Tanzania itineraries
Wondering when to go?

From its golden plains to the eternal snows on Mount Kilimanjaro, nowhere is there such an abundance of wild animals as in Tanzania. Although Tanzania shares the Rift Valley and the great Serengeti Plain with its northern neighbor, Kenya, it has a magic of its own. As your eyes move from the curved horizon upward to the clear blue sky, they meet the majestic snow-covered peak of Mount Kilimanjaro nestled in the clouds.

Be tempted by Tanzania

Spend your days winding your way through kopjes, observing the animals that shelter there. Follow the pug marks of the leopard along a river bank, and keep your eyes peeled for lions hiding in the tall grass. At dawn, watch the mist roll over the 102 square mile Ngorongoro Crater veiling the natural treasure that awaits you below.

Discover Tanzania’s treasures
Serengeti National Park

The Serengeti or “endless plain” as the Masai call it, has the largest population of migratory animals in the world. Most of the 9,000 square mile Serengeti is open plain broken by small hills, patches of acacia woodlands, swamps and lakes. The famous migration generally begins in May, with wildebeest, zebra, eland and gazelles moving from the south and reaching the Seronera area by July. From July through September the highest concentration of game is in the northern sector, which includes Kenya. The migration reverses direction in October.

Ngorongoro Crater

The world’s largest intact caldera is located in an exceptional geographical position, forming a spectacular bowl of about 265 square kilometers with sides up to 600 meters deep, creating the perfect stalking ground for up to 30,000 wild animals at a time. The crater floor consists of a number of ecological environments that include grassland, swamps, forests and Lake Makat, a central lake filled by the Munge River. These various habitats attract a variety of wildlife to drink, wallow, graze, hide or climb. Although animals are free to move in and out of this contained environment, the rich volcanic soil, lush forests and spring-source lakes on the crater floor tend to entice both grazers and predators to remain. Ngorongoro Crater is presently one of the most likely areas in Tanzania to see the endangered Black Rhino.

Tarangire National Park

This beautifully unspoiled national park covers 2,600 square kilometers of grassland and floodplains, and a large proportion of tall acacia woodland just south of the large open grass plains of southern Maasailand. Drives through the park enjoy wide views to distant variously purpled formations of volcanic mountain ranges. Tarangire also has regions of quite dense bush, but with high grasses and huge old baobab trees instead of the green forests of Manyara. The land is hilly and dominated by the impressive valley of the Tarangire River, which attracts good numbers of migrant animals during the dry months, especially between July and September.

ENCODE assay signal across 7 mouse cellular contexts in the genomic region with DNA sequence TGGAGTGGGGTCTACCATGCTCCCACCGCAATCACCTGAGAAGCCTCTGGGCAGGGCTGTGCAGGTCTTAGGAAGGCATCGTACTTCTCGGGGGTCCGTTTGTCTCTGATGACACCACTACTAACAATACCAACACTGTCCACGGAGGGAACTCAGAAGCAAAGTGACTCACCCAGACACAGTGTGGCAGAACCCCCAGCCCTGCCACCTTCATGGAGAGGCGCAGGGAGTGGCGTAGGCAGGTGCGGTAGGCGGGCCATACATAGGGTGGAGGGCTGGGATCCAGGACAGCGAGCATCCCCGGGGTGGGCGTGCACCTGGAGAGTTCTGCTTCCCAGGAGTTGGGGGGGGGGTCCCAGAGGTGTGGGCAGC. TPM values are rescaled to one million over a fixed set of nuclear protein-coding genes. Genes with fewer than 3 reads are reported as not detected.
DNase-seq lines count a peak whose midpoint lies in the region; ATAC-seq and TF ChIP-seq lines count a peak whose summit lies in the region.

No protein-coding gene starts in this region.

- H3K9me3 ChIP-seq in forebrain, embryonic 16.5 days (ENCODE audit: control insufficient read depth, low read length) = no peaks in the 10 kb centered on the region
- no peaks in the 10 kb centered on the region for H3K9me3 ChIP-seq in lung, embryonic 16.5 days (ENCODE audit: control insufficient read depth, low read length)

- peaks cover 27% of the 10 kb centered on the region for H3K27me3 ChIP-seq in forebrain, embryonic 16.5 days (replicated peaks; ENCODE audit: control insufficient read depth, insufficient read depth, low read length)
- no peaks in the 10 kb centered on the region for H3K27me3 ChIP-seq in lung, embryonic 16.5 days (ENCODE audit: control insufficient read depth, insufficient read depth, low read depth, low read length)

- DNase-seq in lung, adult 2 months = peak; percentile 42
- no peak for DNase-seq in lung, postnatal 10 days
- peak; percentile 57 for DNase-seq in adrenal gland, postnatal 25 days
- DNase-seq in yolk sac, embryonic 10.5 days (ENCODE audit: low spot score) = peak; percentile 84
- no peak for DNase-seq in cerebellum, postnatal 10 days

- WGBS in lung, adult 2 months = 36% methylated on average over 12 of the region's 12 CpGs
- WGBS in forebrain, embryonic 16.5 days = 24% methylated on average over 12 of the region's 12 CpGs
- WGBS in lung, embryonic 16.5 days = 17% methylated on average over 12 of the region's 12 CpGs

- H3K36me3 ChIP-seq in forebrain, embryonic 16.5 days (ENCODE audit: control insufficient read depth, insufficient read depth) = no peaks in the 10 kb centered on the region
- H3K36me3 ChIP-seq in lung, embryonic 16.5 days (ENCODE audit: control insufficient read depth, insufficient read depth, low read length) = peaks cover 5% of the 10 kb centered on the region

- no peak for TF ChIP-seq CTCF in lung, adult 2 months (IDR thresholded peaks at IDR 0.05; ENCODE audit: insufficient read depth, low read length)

Lake Manyara National Park

Though Lake Manyara is relatively small (325 square kilometers) and has only one road, on the western shore of the lake, there are a striking variety of trees and a large lake where over 380 species of aquatic birds have been recorded. Manyara is also famous for its lions, which have the unusual habit of napping in trees. The vegetation in this area is also ideal for buffalo, giraffe, rhino, zebra and impala.

Selous Game Reserve

Located in eastern Tanzania, this scenic area boasts an impressive variety of game, birds and wildflowers. Much of the Selous is low lying, with altitudes ranging from 110 to 1,200 meters. Running through its center flows the vast Rufigi River. Together with its tributaries, the Great Ruaha, Kilombero and Luaga, the Rufigi makes up East Africa’s longest river basin. An unusual combination of steep wooded hills, open Miombo woodland and grassy plains and marshes interlace with lakes and dry sand rivers.

Mount Kilimanjaro

At 19,340 feet, Kilimanjaro is Africa’s highest mountain. Five different routes can be followed to the summit. Three of the routes require technical climbing skills, and the other two routes require very little or no technical climbing skills. On the ascent to the summit you pass through forest, alpine, semi-desert and snow-covered landscapes that offer the opportunity to see abbot’s duiker, elephant, buffalo, eland, black-and-white colobus monkey and leopard. These climbs are for those who are up to the physical challenge and want the reward of seeing the view from the apex of Africa.

Summer: Oct – Mar

Hot, you can experience thunderstorms in Oct & Nov.
Average Temperatures: 59/81


Fall: Apr – May
Daily thundershowers, with cool nights.
Average Temperatures: 60/77


Winter: Jun – Jul
Dry, with cold nights.
Average Temperatures: 57/74


Spring: Aug – Sep
Hot, dry.
Average Temperatures: 56/79


Migration Season:
Nov – Jun in the Serengeti National Park; Jun – Oct in Tarangire National Park